Which is easier, to persuade people to drink a wine young if they think they should age it, or to age a wine they thought they could drink young?
You might think it doesn’t much matter, but to wine producers it can be life and death. Everybody is shifting around. Yquem is having a promotion, in selected restaurants, of young Yquem by the glass as an aperitif. This is a wine that, in the past, we were enjoined to age for many years. Top Austrian producers want everybody to age their wines for a bit longer than the five-and-a-half minutes which used to be the norm. Barolo can be drunk much earlier than of yore – within three to five years of release, according to Federico Ceretto. It reminds me of those lines from Macaulay’s Horatio at the Bridge: ‘Those behind cried “Forward!”, and those before cried “Back!”’
Chaos in the Etruscan army is a rather extreme metaphor for the current churning of wine styles, but if you know the poem (it’s a piece of rollicking Victorian hero-worship about the defence of their city by a brave few against a massive invasion force) you’ll get the point. In wine, everybody is changing their minds and bumping into everybody else.
The reason, often, is climate change. Ceretto points out that in his grandfather’s day two to three fully ripe vintages in a decade was the norm in Barolo. Now it’s eight or nine. The tannins now are different, and not remotely like a mouthful of concrete any more: learn to manage them, learn to pull back on extraction, and you have wines that are genuinely appealing much earlier. (Better viticulture and better cellar hygiene also play their parts.) Which puts them head to head with lots of other reds that don’t need that much ageing.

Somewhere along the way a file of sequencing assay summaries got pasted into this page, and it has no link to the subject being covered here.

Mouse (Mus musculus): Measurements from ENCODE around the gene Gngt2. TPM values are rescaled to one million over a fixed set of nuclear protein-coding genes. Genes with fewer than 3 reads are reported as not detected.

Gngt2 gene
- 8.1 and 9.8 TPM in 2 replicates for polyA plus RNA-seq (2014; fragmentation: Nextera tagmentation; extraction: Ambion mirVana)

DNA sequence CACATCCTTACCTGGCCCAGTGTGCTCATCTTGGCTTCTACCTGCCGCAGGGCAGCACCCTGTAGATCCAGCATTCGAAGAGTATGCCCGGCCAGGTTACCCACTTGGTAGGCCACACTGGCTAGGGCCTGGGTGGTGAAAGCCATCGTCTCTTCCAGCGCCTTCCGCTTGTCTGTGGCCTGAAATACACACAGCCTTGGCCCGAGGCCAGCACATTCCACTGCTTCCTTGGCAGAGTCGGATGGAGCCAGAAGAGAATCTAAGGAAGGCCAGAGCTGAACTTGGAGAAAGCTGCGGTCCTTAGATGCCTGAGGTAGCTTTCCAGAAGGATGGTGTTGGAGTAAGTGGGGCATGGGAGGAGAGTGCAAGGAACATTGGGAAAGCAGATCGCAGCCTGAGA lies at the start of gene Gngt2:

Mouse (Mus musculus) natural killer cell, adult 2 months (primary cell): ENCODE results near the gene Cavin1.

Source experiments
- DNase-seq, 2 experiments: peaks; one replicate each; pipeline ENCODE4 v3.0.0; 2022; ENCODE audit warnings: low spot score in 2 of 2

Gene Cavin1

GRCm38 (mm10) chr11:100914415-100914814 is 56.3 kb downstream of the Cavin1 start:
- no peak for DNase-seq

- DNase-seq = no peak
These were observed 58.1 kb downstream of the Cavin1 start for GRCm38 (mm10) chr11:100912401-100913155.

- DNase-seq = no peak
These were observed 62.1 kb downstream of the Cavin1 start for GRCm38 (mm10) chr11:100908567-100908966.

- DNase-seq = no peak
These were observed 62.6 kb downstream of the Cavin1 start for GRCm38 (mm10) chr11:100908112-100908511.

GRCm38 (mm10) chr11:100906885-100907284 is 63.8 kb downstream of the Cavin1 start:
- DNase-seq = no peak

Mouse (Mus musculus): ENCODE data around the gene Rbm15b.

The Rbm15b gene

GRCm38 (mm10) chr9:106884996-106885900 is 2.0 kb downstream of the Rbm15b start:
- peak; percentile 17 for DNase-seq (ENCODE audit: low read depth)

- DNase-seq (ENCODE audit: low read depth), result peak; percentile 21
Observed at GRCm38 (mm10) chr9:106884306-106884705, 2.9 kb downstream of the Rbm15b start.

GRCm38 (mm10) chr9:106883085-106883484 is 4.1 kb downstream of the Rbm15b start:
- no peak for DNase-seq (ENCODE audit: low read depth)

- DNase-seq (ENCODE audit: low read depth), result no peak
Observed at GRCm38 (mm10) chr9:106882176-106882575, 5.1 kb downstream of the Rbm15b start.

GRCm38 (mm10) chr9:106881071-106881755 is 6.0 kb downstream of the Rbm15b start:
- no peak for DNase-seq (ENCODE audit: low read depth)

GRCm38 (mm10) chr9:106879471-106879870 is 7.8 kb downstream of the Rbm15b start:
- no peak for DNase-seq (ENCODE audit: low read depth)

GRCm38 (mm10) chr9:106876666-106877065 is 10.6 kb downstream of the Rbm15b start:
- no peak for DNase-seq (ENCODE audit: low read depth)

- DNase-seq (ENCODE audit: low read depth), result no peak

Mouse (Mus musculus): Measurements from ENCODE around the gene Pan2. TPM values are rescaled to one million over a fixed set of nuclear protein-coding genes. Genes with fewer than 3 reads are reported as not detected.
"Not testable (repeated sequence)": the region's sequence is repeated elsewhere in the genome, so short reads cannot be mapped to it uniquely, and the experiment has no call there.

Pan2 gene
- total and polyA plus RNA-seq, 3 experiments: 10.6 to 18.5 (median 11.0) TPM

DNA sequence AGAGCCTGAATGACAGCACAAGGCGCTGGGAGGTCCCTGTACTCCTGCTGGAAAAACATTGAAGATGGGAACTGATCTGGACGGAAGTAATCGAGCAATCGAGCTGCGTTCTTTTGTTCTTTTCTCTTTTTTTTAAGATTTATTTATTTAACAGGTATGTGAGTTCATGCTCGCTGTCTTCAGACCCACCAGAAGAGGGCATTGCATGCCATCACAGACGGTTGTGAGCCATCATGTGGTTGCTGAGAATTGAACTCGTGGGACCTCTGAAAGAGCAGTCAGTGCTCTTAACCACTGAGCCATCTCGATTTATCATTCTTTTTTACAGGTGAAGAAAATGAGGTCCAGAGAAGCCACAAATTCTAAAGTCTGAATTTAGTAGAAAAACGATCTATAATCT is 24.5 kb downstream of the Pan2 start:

Still Coteaux Champenois used to be a bit challenging to drink: it didn’t need ageing so much as it needed bubbles. (There were always exceptions, of course.) Now Roederer and Charles Heidsieck are producing, if not a torrent of still wine, then certainly a small trickle, to join the likes of René Geoffroy, Philipponat and others. The problem is if they turn one way stylistically, they find white Burgundy holding the bridge; the other way, they just taste like Champagne without the bubbles.
The dry wines of Sauternes have the same problem: make a dry white there, and you find your path blocked by Pessac-Léognan. One imagines winemakers swivelling round, squinting up and down, trying to see a way past these monoliths to a space where they might shape their own style and get a bit of sunlight.
What to do? At the bottom of the market, it’s easy: use a familiar grape variety, make it nice enough and make it cheap. Above that, you need a USP. And it probably isn’t, any more, going to be longevity.
There’s a marvellous romance about drinking a 100-year-old wine. But honestly, how much do you want to spend your hard-earned cash on wine to leave for your, or somebody else’s, great-grandchildren? Most people I know who bought a lot of wine in their thirties and forties are now selling it because they have more than they will ever drink; and perhaps their tastes have changed and they want to explore other places, other grapes. They made good investments, and are often taking tidy profits. In most cases, those future profits were always part of their reason for buying, or at least their justification.
But if wines won’t live as long in the future as they have in the past, what then?